Select Committee on Culture, Media and Sport Appendices to the Minutes of Evidence


Memorandum submitted by the Newspaper Society

  The Newspaper Society represents the regional newspaper industry. Its members publish over 1,300 regional and local daily, weekly and Sunday newspaper titles, both paid for and free, throughout the United Kingdom.


  As the Committee is examining the prospects for a draft Communications Bill and developments in policy since the Committee's previous report, we assume that the Committee will include consideration of the Government's consultation paper on media ownership rules. The Newspaper Society is currently consulting its members and will be submitting a full response to the DCMS/DTI. We hope that these preliminary comments are helpful to the Committee's considerations.

  The newspaper industry believes that the newspaper transfer regime must be radically changed. The Newspaper Society has consistently argued for abolition of the special controls that uniquely bind the newspaper industry. We are pleased that the Government's consultation paper acknowledges the burdens of the current regime and its unnecessarily restrictive nature, including:

    —  The significant costs imposed upon the industry, despite only three refusals in the 172 cases considered during the past 21 years.

    —  The particularly disproportionate burden placed upon the acquisition of local newspapers.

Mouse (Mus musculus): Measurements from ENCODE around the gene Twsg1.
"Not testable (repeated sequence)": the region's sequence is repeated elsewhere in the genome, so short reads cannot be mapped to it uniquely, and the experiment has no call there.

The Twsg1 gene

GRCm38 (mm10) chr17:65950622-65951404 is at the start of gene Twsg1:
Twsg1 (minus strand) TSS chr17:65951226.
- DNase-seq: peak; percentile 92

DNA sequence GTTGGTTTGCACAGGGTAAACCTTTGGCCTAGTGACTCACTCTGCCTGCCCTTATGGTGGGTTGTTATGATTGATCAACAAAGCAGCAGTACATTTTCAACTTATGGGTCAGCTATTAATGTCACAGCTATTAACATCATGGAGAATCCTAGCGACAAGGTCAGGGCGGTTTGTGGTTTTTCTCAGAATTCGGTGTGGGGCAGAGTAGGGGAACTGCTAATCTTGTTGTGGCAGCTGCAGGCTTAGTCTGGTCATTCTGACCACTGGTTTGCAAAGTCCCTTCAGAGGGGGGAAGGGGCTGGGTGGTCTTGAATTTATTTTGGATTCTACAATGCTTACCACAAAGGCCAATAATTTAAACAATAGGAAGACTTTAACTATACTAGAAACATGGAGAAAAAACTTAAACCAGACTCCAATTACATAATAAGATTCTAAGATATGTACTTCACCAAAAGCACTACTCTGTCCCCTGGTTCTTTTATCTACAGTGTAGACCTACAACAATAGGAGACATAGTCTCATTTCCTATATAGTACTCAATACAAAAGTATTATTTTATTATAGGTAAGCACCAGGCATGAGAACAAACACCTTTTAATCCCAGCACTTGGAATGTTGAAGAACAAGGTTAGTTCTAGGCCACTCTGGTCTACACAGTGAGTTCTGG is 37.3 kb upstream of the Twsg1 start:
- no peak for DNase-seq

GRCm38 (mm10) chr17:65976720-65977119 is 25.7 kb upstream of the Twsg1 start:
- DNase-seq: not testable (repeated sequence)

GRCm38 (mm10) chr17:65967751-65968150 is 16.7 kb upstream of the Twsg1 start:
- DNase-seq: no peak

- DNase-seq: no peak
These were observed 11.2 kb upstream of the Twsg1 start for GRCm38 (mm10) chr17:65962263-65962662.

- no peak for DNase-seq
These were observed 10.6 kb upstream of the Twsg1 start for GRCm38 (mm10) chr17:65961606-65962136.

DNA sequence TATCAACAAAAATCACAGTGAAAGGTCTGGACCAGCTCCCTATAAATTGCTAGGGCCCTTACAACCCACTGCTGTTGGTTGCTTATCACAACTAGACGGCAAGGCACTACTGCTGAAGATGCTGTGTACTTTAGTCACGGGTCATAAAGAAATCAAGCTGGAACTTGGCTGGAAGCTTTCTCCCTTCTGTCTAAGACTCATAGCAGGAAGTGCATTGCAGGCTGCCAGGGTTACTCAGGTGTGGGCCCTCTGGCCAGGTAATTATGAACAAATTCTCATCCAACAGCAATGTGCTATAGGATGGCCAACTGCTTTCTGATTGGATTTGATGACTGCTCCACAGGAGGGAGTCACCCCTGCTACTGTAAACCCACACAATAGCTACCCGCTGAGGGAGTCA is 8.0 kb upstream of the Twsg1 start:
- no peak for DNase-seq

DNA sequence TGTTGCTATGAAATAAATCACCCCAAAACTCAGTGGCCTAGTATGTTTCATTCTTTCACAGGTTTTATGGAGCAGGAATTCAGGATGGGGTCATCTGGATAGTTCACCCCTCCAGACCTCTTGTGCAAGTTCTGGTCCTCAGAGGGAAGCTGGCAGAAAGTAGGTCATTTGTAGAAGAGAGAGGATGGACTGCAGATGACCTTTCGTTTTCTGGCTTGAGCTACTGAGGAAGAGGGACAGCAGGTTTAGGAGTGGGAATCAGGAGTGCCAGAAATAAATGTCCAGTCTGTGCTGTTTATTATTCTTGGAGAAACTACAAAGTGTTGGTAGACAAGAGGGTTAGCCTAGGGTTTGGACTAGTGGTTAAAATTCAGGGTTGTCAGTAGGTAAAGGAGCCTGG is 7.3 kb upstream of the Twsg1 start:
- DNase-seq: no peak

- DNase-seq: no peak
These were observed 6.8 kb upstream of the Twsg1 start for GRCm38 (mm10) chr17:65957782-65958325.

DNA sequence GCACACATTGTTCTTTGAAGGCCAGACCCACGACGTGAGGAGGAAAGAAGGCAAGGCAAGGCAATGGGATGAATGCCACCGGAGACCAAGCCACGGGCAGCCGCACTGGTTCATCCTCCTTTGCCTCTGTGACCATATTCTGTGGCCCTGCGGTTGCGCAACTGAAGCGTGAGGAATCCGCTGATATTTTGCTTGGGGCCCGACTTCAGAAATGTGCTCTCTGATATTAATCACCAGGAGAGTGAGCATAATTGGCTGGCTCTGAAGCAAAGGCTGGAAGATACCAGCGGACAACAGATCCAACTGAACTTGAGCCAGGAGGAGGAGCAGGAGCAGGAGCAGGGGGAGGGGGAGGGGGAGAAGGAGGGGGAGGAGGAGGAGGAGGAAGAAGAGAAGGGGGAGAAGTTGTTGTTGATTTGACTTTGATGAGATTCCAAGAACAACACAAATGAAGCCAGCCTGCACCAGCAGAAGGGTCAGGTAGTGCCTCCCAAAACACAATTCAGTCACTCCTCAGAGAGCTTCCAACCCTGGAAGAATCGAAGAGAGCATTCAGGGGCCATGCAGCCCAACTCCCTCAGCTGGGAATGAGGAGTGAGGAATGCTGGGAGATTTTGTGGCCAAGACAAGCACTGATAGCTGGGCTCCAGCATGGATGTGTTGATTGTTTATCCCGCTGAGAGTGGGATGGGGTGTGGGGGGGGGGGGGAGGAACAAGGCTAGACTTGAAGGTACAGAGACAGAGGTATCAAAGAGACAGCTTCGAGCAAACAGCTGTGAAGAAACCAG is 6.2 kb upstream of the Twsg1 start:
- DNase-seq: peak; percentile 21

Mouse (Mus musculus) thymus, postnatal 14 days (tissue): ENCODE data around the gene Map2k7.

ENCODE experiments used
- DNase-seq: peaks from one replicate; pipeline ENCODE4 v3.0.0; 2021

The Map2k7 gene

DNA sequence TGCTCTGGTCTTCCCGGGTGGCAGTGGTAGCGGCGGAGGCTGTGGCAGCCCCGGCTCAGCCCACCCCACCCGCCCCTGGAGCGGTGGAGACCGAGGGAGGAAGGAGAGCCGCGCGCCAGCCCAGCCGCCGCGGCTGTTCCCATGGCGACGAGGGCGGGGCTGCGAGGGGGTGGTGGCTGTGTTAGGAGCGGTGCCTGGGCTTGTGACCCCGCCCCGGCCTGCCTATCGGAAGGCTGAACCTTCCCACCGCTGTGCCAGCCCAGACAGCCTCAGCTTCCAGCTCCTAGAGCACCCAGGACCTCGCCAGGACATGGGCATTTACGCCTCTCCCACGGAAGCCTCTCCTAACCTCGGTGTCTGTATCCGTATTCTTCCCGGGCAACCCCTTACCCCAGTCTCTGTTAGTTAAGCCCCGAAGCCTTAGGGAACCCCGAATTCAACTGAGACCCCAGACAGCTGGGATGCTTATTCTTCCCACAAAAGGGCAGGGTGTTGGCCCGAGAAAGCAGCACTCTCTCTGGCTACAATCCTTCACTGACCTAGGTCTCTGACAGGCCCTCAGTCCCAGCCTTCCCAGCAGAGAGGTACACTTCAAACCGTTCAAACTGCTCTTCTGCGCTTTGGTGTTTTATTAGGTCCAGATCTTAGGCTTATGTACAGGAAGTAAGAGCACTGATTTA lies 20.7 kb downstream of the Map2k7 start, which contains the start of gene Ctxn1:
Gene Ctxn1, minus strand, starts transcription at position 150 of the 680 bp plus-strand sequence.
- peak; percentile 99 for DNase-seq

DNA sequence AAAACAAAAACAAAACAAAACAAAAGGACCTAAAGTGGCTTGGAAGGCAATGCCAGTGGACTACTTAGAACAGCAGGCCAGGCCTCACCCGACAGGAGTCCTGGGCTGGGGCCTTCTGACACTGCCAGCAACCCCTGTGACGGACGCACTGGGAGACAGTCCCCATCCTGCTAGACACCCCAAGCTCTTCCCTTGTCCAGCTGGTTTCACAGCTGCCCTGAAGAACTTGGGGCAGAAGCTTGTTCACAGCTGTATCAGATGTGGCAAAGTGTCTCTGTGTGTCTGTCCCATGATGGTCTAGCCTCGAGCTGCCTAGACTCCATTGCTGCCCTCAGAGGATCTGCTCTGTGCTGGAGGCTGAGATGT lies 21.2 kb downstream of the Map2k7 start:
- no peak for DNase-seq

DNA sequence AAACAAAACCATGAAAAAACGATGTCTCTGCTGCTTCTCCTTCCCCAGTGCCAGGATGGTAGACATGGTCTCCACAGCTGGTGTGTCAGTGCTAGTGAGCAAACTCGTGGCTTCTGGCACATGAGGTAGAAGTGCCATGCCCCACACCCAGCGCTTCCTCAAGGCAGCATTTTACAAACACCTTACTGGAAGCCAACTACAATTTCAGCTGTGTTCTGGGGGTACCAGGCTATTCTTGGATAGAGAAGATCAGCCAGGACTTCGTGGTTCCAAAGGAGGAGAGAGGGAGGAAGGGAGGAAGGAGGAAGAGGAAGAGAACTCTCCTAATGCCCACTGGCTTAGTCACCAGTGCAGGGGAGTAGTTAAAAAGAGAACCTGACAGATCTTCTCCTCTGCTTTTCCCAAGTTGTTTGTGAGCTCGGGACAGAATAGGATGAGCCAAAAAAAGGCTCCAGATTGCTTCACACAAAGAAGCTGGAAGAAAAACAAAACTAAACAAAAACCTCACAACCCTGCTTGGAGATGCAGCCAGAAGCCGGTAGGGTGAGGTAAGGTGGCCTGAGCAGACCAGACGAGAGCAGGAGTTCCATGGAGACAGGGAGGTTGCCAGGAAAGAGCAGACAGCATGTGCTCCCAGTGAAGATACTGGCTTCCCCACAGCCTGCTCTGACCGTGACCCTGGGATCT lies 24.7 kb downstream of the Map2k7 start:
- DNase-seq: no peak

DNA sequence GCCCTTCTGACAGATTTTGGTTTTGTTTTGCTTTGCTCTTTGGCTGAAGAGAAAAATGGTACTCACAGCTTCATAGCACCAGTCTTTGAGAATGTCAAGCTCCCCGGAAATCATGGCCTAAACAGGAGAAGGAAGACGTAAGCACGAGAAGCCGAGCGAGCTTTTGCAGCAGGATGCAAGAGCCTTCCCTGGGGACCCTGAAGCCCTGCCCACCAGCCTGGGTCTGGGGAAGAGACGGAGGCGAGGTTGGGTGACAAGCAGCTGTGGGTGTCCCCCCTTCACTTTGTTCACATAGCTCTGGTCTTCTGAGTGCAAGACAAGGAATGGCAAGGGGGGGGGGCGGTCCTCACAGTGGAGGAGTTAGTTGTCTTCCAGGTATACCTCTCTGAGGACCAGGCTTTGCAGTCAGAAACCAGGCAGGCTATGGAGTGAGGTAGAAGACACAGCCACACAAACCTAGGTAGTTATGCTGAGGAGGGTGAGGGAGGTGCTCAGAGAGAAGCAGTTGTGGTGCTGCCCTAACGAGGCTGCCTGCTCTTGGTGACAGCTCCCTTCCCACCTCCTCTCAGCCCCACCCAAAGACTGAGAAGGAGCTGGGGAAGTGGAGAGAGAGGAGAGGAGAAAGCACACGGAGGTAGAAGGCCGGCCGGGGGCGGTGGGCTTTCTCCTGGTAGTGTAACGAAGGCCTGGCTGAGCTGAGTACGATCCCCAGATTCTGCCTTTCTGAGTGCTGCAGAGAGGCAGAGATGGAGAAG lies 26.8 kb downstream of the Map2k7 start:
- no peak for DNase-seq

—  Absence of any refusal of any transfer on freedom of expression grounds and lack of any evidence that the regime has had any clear significance in the preservation of day to day freedom of expression.

    —  The clear commercial advantage that parties which do not fall into the definition of existing UK newspaper publishers enjoy, since they can complete any deal without waiting for prior regulatory clearance.

    —  The burdens of criminal sanctions combined with prior consent requirements, in addition to the sanction of a null and void transaction.

  We are pleased that the Government is considering whether prior consent, criminal sanctions and controls over all titles and newspaper assets need to be retained and how to introduce fair competition between all prospective newspaper purchasers.

  Despite these advances in Government policy, the regional newspaper industry is very concerned by its intention, as advanced in the consultation paper, that newspaper companies mergers and transfers should continue to be treated as a special case. This contrasts with the Government's attitude to other media. Under the consultation paper's proposals, consolidation of the broadcasting media will be made easier, and local authorities and advertising agencies would no longer be prohibited from ownership of radio and television. The benefits of broadcasting consolidation are recognised, while general competition law and increasing competition from other media are thought to address adequately any competition problems or plurality concerns.